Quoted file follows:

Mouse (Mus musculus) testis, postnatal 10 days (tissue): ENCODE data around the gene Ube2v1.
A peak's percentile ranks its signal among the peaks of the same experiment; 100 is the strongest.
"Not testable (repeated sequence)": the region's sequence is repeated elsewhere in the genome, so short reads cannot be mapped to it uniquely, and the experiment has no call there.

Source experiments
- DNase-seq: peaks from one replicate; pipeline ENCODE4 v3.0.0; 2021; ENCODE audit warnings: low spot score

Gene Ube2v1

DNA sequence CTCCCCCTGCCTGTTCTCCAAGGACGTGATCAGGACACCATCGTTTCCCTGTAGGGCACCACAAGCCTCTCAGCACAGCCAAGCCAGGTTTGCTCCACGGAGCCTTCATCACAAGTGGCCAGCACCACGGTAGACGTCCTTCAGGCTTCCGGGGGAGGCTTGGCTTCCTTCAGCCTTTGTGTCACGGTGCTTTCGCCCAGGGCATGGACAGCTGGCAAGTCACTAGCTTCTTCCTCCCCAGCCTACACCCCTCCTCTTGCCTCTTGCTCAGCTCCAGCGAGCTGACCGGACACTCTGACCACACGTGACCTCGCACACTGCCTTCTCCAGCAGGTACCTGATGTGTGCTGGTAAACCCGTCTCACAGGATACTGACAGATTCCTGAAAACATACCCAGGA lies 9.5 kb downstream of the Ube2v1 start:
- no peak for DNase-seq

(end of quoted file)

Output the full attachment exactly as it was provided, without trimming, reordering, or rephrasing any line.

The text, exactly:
Mouse (Mus musculus) testis, postnatal 10 days (tissue): ENCODE data around the gene Ube2v1.
A peak's percentile ranks its signal among the peaks of the same experiment; 100 is the strongest.
"Not testable (repeated sequence)": the region's sequence is repeated elsewhere in the genome, so short reads cannot be mapped to it uniquely, and the experiment has no call there.

Source experiments
- DNase-seq: peaks from one replicate; pipeline ENCODE4 v3.0.0; 2021; ENCODE audit warnings: low spot score

Gene Ube2v1

DNA sequence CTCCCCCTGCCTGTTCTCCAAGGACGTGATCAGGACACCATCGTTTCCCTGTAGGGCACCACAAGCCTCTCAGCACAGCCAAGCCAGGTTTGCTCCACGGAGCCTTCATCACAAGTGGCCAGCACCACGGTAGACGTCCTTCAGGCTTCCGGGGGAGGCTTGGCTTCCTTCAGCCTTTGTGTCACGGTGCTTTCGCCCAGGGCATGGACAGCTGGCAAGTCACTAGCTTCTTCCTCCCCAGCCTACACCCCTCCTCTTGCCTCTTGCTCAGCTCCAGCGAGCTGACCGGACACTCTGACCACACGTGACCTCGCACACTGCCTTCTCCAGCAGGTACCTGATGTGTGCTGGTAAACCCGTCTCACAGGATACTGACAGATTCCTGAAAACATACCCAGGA lies 9.5 kb downstream of the Ube2v1 start:
- no peak for DNase-seq